With tinnitus, it’s common to have good and bad days but why? Over 45 million Americans endure ringing in their ears due to a condition called tinnitus, according to the American Tinnitus Association, and 90 percent of them also have some level of hearing loss.
But what is tough to understand is why it’s virtually non-existent on some days and on others the ringing is so invasive. It is not entirely clear why this occurs, but some typical triggers may clarify it.
What Is Tinnitus?
Tinnitus describes a condition where the patient hears phantom noises such as:
One of the things that makes tinnitus so disturbing is that you hear it but no one else can. The noise can vary in pitch and volume, too. It might be gone one day and the next it’s a roar.
What Causes Tinnitus?
The most common cause is a change in a person’s hearing. These changes could be due to:
- Ear bone changes
- Noise trauma
- Earwax build up
There are other likely causes, as well, such as:
- Head trauma
- TMJ problems
- Tumor in the head or neck
- A problem with the carotid artery or jugular vein
- High blood pressure
- Meniere’s disease
- Acoustic neuroma
Sometimes there is no obvious explanation for tinnitus.
Consult your doctor to have your ears checked if you suddenly observe the symptoms of tinnitus. The issue could be a symptom of a life threatening condition like heart disease or it might be something treatable. A side effect of a new medication may also be the cause.
Why Does the Ringing Get Worse on Some Days?
The reason why tinnitus is more severe on some days is a bit of a medical mystery. And there could be more than one reason depending on the person. There are common triggers that may explain it, though.
Loud events like concerts, club music, and fireworks are enough to aggravate your tinnitus. If you expect to be exposed to loud noise, your best option is to use ear protection. You can enjoy the music at a concert, for example, without hurting your ears by wearing earplugs.
You can also keep away from the source of the sound. For instance, don’t stand right beside the speakers when attending a concert or up front at a fireworks show. Combined with hearing protection, this will reduce the effect.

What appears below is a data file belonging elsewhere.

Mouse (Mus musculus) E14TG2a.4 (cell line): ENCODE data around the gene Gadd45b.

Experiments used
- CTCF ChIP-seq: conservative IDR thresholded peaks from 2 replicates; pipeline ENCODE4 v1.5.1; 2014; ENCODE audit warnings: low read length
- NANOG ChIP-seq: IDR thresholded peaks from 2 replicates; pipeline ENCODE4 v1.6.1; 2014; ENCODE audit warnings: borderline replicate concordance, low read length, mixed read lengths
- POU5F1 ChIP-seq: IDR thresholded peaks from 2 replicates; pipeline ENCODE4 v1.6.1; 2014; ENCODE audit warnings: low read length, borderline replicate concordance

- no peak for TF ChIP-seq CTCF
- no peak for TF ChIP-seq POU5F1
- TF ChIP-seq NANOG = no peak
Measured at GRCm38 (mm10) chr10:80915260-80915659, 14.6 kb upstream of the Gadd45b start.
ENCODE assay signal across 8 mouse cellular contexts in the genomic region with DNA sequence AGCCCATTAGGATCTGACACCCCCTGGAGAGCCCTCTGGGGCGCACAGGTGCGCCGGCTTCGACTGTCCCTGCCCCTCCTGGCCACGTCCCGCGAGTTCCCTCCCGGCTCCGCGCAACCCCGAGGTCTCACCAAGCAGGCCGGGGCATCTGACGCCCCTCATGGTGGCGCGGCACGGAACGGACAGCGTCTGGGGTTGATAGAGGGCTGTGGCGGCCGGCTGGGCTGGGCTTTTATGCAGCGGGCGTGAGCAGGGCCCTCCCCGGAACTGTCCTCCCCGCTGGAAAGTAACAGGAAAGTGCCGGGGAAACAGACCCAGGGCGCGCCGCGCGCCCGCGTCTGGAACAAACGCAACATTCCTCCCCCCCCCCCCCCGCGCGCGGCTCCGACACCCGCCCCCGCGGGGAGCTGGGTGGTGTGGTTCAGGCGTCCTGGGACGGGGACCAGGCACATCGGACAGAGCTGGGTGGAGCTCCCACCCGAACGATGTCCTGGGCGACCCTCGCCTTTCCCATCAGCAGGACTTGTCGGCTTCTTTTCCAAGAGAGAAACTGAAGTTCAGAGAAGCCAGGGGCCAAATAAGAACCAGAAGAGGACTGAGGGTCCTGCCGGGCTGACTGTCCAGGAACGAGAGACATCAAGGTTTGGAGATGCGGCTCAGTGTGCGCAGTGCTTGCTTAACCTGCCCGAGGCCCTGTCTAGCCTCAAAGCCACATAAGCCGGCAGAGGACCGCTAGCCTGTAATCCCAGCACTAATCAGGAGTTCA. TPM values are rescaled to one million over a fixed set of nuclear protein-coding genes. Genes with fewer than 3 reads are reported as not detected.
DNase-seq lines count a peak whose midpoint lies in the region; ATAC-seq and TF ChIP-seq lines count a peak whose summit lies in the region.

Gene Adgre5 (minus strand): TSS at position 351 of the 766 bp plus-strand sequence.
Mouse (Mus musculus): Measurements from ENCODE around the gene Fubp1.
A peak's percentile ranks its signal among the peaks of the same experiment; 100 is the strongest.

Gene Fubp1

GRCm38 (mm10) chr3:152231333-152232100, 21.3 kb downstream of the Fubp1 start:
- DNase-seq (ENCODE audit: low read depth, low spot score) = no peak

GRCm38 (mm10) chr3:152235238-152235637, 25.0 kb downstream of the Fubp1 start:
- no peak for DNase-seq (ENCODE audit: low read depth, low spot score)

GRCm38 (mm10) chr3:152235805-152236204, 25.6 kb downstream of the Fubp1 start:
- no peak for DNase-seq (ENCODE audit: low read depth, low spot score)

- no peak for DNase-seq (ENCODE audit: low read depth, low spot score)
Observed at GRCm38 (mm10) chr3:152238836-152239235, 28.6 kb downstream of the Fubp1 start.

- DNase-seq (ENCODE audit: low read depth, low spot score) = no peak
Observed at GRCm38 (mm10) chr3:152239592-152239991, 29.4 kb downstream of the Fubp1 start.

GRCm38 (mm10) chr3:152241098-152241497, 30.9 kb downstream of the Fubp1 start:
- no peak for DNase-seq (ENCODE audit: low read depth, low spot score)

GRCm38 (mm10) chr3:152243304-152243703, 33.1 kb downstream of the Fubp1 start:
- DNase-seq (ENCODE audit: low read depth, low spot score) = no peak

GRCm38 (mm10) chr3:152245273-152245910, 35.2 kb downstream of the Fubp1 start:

Loud Noises at Home
Loud noises in your house can also be harmful. For example, mowing the lawn is enough to trigger tinnitus. Here are a few other sounds from around the house that can cause injury:
- Woodworking – Power tools are loud enough to be a problem.
- Wearing headphones – The function of headphones is to increase the volume of your audio which could be irritating your tinnitus so it could be time to lose those earbuds.
- Laundry – For instance, if you fold clothes while the washer is running.
If you can’t avoid loud noises at least use hearing protection.
Noises at Work
Loud noises at work are just as harmful as any other. It’s especially crucial to use hearing protection if you work in construction or are around machines. Your employer will most likely provide hearing protection if you inform them of your concerns. Spend your personal time letting your ears rest, too.
Changes in Air Pressure
When most people fly they experience ear popping. The shift in air pressure and the noise from the plane engines can trigger an increase in tinnitus. Think about hearing protection if you are traveling and bring some gum to equalize the air pressure.
Changes in air pressure happen everywhere not only on a plane. Taking the correct medication to alleviate sinus pressure is also helpful.
Medication might also be the problem. Some drugs affect the ears and are known as ototoxic. Included on this list are these common medications:
- Over-the-counter pain relievers
If you’re experiencing an intensifying of your tinnitus after you begin taking a new prescription, check with your doctor. It may be possible to change to something else.
Tinnitus is an aggravation for some people, but for others, it can be disabling. To be able to determine how to control it from day to day, step one is to find out what’s causing it.